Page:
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Feature 4
Value for money
Demonstrating that classification is
valuable and cost effective has recently
resulted in changes to the manner in
which Lloyd’s Register has been contracted
for services by the UK MoD Afloat
Support IPT. The new contract has both
KPI’s defined for the delivery of services,
but linked with them are incentives, and
penalties, for good or poor performance.
This is likely to be repeated elsewhere
as it allows a navy to build a long-term
commercially prudent relationship with
just one classification society.
Looking to the future, there are many
large and small naval projects under
consideration. Whilst many will be affected
by the current global financial crisis, other
projects are key to dealing with many of
the maritime challenges currently facing
the world, from the scourge of piracy to
the protection of maritime resources.
“At Lloyd’s Register we believe that
activities between class societies and navies
will continue to grow and mature rapidly
towards the point that those visionaries
of 10 years ago knew it would eventually
reach,” Simpson says.
Jean-Francois Segretain, manager,
warships, at Bureau Veritas, agreed that
classification of warships is new but
notes that class is swiftly extending its
support as navies realise the benefits
of building on the expertise available Bureau Veritas, which classed this amphibious vessel Mistral, has also recently extended
from classification societies. In 2008, its class rules to submarines.
for instance, Bureau Veritas moved
into a whole new area, issuing class formally published in 2009, after taking third-party body certifies that the
requirements for naval submarines, and into account feedback from application submarine is built to a recognised and
has increased the input to its rules from by users and interested parties. published set of standards, and that it
senior naval personnel. The rules for classification of submarines complies with international safety and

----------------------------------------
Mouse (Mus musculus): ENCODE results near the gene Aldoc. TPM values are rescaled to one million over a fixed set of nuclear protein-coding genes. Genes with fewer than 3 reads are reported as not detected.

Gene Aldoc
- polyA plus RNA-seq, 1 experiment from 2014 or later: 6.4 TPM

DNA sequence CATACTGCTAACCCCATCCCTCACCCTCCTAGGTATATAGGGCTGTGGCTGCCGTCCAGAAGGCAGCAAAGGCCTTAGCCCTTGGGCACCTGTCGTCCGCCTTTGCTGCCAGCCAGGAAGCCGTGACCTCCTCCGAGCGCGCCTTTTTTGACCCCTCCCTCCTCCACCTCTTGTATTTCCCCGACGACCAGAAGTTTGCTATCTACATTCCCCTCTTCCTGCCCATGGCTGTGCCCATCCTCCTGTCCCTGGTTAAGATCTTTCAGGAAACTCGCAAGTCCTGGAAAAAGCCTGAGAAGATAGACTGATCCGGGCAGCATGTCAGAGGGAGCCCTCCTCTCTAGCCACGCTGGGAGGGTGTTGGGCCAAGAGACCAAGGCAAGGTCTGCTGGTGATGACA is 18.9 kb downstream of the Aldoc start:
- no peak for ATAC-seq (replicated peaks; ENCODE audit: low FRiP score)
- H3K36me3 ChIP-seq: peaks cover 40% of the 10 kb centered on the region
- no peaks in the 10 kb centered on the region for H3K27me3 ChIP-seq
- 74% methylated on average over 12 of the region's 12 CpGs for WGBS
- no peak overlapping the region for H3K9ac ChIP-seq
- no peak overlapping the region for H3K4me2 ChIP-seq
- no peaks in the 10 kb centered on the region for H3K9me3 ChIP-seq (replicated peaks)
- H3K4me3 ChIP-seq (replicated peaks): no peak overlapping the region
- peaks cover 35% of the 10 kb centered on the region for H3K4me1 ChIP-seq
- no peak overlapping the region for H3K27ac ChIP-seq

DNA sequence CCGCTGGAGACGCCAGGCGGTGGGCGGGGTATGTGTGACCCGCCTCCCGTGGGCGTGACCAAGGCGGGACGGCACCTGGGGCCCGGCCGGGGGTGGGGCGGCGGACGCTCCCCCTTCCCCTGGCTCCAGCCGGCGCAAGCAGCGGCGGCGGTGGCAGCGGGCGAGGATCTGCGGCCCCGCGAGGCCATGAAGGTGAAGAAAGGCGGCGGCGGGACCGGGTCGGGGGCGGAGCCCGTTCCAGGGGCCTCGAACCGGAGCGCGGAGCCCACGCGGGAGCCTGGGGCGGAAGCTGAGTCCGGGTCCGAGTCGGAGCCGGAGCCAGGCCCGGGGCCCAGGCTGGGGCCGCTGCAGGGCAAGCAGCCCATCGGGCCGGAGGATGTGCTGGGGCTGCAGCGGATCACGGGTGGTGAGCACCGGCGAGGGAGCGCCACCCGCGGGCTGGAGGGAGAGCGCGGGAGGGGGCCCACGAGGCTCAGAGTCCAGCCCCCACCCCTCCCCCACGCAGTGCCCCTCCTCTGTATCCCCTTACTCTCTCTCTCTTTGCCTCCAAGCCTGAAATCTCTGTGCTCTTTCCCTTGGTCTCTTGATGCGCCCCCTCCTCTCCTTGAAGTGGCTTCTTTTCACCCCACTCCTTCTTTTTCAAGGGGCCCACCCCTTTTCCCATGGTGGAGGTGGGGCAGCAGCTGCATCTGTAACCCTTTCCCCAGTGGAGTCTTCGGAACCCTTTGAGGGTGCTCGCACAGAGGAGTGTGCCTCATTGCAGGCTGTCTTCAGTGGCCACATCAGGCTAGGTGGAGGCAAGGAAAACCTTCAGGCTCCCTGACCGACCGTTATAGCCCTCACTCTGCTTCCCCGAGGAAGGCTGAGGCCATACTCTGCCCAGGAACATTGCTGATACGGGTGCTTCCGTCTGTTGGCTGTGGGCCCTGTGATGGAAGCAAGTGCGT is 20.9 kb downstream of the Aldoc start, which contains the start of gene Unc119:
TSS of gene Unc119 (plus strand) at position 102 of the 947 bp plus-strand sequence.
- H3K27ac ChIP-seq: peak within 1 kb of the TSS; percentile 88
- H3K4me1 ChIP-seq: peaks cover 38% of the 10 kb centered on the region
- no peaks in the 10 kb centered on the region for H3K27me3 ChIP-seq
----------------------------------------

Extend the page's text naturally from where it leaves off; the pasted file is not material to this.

Bureau Veritas’s Naval Rules were are new in that they cover a new type of vessel environmental standards.
updated in 2006 with new requirements (although, of course, other classification An additional benefit is that by building
covering frigates and aircraft carriers. Then, societies, such as Germanischer Lloyd, have to class rules, designers and yards save
in 2008, Bureau Veritas issued new rules for already published rules for submarines). time and money, and benefit from the
corvettes and submarines, and classification Even so, says Segretain, the aim is the accumulated experience of shipbuilding
studies of newbuilding projects for all these same as all the other rules Bureau Veritas and operation which are incorporated
types of warships are now under way. produces – to protect the safety of the into the detailed rules. The class rules
A major order for the series of Frégate crew and the environment by setting and cover the structure and equipment of
Européenne Multi-Mission (FREMM) class verifying minimum standards. the vessel and are detailed in scope,
frigates building at DCNS for the French As he notes, most submarines today adapted to specifics of each vessel type
and Moroccan Navies will be classed are built under competitive tender and and continuously updated with feedback
by Bureau Veritas, as will the Offshore have to operate in a world that demands from vessels in service. A third benefit is
Multi-role vessel being built by Navantia high standards of safety for the crew and that if classification is maintained during
for the Spanish Navy. The new rules for environmental compliance. For the navy the service life of the vessel, then the navy
naval submarines are available to yards and ordering the submarine classification has independent verification that the
navies already, and will be updated and means that an independent, respected vessel is being correctly maintained.
Warship Technology January 2009 33
WT_Jan09_p29+30+32+33+34.indd 33 12/23/08 2:25:20 AM
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